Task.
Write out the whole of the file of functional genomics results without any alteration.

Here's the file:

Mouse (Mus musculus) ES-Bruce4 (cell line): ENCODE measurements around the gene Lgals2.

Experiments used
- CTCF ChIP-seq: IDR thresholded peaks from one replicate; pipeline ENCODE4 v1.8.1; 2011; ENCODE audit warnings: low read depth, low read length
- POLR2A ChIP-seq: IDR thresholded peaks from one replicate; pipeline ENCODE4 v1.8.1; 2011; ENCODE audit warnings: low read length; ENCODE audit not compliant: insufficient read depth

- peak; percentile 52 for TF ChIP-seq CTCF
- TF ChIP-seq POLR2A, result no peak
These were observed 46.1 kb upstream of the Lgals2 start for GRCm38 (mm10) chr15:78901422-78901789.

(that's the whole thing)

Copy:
Mouse (Mus musculus) ES-Bruce4 (cell line): ENCODE measurements around the gene Lgals2.

Experiments used
- CTCF ChIP-seq: IDR thresholded peaks from one replicate; pipeline ENCODE4 v1.8.1; 2011; ENCODE audit warnings: low read depth, low read length
- POLR2A ChIP-seq: IDR thresholded peaks from one replicate; pipeline ENCODE4 v1.8.1; 2011; ENCODE audit warnings: low read length; ENCODE audit not compliant: insufficient read depth

- peak; percentile 52 for TF ChIP-seq CTCF
- TF ChIP-seq POLR2A, result no peak
These were observed 46.1 kb upstream of the Lgals2 start for GRCm38 (mm10) chr15:78901422-78901789.